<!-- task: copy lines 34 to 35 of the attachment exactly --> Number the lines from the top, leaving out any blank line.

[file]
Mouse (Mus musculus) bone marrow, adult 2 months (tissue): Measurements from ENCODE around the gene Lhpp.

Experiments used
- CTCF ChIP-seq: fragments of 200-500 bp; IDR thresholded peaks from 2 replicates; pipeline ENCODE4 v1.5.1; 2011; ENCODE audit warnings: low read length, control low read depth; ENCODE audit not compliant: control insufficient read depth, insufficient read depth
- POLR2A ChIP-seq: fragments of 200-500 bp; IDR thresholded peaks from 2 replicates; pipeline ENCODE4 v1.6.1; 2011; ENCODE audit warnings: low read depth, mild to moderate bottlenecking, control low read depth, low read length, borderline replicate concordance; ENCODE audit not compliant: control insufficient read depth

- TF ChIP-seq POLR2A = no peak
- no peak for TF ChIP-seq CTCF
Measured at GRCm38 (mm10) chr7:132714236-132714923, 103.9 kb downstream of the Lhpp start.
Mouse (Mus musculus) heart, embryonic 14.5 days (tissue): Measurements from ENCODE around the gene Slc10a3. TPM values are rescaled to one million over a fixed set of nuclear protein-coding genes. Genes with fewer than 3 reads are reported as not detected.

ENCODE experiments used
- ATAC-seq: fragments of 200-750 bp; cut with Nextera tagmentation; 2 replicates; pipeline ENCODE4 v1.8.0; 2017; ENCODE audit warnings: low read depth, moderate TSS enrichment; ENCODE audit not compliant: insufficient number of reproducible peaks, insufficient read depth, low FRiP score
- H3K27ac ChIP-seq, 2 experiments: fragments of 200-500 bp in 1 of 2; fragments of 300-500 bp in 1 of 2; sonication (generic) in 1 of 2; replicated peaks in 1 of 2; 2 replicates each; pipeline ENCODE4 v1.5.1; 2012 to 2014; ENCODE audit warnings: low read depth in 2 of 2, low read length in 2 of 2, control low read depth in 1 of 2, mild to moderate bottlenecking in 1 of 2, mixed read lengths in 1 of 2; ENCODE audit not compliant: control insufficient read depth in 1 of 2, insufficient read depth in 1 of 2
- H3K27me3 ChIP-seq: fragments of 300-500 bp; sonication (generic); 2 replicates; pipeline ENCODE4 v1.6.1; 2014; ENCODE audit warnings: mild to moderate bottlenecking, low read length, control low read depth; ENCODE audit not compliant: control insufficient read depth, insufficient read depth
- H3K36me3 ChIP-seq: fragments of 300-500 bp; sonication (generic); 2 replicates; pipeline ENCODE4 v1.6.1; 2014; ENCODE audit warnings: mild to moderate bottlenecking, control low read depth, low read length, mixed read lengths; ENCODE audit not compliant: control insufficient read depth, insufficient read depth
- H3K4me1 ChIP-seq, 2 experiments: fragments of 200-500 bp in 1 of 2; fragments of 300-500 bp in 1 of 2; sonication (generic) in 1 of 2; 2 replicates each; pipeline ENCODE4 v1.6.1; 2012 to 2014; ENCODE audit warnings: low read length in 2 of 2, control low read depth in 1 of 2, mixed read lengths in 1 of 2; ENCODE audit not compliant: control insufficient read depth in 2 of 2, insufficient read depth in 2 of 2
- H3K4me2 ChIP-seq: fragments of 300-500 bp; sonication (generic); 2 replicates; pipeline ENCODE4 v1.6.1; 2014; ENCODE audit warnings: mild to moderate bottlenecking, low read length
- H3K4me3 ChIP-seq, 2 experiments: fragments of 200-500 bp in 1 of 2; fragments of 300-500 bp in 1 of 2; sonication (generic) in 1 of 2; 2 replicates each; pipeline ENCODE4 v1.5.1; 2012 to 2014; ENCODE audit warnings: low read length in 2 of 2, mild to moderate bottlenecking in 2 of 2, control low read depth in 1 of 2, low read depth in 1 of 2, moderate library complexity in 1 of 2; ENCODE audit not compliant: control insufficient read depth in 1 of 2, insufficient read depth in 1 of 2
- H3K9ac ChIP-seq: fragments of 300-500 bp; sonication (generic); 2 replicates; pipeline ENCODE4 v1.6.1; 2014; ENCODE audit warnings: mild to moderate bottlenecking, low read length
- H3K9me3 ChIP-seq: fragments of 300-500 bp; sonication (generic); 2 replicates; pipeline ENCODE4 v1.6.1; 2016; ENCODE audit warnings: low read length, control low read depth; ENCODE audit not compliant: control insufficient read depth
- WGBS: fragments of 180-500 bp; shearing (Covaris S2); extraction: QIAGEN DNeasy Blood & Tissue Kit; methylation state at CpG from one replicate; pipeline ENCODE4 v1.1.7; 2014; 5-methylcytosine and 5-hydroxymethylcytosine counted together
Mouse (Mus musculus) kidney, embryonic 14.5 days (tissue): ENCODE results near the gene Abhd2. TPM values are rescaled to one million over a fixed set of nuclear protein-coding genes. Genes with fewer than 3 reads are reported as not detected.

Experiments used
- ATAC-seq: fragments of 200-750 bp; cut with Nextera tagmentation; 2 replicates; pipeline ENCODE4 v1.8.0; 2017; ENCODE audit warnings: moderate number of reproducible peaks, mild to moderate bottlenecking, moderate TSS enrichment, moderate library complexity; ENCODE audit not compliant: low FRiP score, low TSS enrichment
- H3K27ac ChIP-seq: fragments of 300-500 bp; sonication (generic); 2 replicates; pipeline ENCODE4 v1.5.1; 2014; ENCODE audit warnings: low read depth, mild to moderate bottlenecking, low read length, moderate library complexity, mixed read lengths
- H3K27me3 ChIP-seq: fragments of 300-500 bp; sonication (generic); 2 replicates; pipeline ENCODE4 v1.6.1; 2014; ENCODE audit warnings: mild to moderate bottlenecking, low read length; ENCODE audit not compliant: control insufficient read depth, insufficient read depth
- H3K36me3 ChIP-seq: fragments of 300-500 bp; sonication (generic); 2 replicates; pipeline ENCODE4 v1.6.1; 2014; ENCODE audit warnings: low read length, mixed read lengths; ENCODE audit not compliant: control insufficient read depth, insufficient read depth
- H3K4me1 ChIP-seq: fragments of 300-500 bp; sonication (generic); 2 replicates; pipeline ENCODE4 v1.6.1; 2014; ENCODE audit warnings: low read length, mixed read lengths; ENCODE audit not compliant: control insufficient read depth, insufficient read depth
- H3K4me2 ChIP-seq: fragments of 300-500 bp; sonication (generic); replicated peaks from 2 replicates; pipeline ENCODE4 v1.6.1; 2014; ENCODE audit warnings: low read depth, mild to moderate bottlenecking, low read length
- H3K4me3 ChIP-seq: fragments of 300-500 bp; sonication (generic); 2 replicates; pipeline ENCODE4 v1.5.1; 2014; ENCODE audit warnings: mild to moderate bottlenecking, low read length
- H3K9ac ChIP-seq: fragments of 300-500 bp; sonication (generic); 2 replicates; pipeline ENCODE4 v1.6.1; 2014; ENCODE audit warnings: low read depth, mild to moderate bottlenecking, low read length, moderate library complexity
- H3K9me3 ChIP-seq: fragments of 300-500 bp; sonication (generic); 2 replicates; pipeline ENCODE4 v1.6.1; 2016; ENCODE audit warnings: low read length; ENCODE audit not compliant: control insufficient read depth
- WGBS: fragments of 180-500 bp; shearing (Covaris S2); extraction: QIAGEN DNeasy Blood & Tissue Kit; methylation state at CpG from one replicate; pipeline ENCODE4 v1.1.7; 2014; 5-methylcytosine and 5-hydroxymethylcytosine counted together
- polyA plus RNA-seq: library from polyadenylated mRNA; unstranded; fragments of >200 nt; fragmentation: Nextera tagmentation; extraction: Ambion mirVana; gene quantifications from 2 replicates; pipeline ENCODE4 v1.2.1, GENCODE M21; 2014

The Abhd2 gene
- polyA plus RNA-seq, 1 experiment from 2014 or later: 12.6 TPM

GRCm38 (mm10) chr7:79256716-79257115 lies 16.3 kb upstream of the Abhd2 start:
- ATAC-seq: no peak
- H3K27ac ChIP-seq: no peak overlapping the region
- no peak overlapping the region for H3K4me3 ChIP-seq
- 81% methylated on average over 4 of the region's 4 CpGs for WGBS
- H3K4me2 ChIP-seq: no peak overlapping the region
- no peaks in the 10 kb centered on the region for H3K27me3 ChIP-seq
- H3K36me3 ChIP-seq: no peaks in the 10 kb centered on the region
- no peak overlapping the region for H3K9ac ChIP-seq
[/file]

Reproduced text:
- polyA plus RNA-seq, 1 experiment from 2014 or later: 12.6 TPM

GRCm38 (mm10) chr7:79256716-79257115 lies 16.3 kb upstream of the Abhd2 start: